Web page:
What is the route like?
I participated in the short event. The route was 68km in length with 1,309m of climbing (which I’ll talk more about below).
The route offered a broad range of sceneries. Within 10km of leaving Chesterfield, we were up into exposed moorland, cycling past trees (and the odd building) growing at 45 degree angles. We then dropped down into the wooded river valley around Grindleford before climbing up the other side into Eyam (questionably branded as the “plague village”). After an undulating trundle through the verdant farmland in and around the Chatsworth estate, we popped back up to another moor, this time the one above Matlock, before finally descending into Chesterfield.
Summarising it like that, I almost forget the 3 and three quarter hours of windswept effort required to get round the route.
The majority of the roads on the course were quiet with few puncture-inducing potholes. The only busier section of road (the A623 coming into Calver) was downhill, lessening the impact of overtaking cars (‘impact’ in the figurative sense).
There were two sections of the road which I did not find particularly pleasant. The first, between Baslow and Rowsley felt more uppy and downy (my main issue being with the uppy) than I had expected. The resultant black mood, worsened by the howling head wind, gave me little tolerance for the large number of cars passing (I assume on the way to donate vast amounts of money to the Duke of Devonshire in order to see his house).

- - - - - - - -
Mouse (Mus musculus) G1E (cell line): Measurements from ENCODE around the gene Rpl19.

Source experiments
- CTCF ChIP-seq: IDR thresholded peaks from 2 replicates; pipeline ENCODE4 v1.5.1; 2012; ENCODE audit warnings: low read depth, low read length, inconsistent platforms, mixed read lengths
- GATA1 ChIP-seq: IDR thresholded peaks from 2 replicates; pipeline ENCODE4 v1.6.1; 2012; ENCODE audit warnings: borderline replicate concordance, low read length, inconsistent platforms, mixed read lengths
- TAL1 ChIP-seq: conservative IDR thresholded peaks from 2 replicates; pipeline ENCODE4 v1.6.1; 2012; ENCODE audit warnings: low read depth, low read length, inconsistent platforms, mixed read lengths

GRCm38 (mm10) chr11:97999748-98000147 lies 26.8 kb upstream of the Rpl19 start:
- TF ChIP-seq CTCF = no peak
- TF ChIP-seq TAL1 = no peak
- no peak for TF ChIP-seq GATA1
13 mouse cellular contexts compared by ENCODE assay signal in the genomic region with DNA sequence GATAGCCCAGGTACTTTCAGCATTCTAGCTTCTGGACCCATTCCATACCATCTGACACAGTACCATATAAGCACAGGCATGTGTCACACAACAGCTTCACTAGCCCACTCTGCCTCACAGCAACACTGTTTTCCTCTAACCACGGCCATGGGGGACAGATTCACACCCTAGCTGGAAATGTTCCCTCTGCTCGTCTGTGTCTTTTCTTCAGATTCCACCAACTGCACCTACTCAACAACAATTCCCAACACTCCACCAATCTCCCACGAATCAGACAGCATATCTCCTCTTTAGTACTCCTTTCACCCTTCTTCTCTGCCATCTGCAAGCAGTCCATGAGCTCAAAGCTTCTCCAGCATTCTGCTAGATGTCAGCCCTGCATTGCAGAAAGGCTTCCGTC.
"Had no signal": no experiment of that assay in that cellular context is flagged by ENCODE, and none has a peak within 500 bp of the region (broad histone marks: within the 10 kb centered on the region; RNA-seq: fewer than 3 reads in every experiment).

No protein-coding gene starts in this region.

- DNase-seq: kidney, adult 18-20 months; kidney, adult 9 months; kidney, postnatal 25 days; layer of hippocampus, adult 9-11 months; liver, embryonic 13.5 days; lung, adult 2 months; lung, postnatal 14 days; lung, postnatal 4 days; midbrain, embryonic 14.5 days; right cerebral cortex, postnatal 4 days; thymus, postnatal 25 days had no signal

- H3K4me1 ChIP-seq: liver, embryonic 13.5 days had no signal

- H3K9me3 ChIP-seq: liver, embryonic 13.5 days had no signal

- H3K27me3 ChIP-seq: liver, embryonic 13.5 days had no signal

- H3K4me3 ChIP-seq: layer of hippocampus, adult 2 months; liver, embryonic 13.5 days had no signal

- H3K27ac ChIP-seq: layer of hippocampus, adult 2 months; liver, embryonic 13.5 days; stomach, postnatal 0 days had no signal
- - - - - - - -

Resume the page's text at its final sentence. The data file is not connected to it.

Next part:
The problem with the second disagreeable section wasn’t the fault of the road (it was flat) or the cars (there were few) but the wind (there was much) and my fitness (there was little). The 10km stretch after the second feed station took place across exposed moorland with wind so strong that I had to lean sharply into it to remain upright. Intermittent gusts conspired to throw me variously into the ditch or into the path of passing or oncoming cars, without giving me a hint as to which direction I would next be flung (except forwards – the wind seemed pretty clear about not wanting to push me forwards).
What was the weather like?
It certainly could have been a great deal worse. The sportive took place only a couple of weeks after residents in the area had been snowed in for days at a time. Temperatures had been bitterly cold almost right up to the event.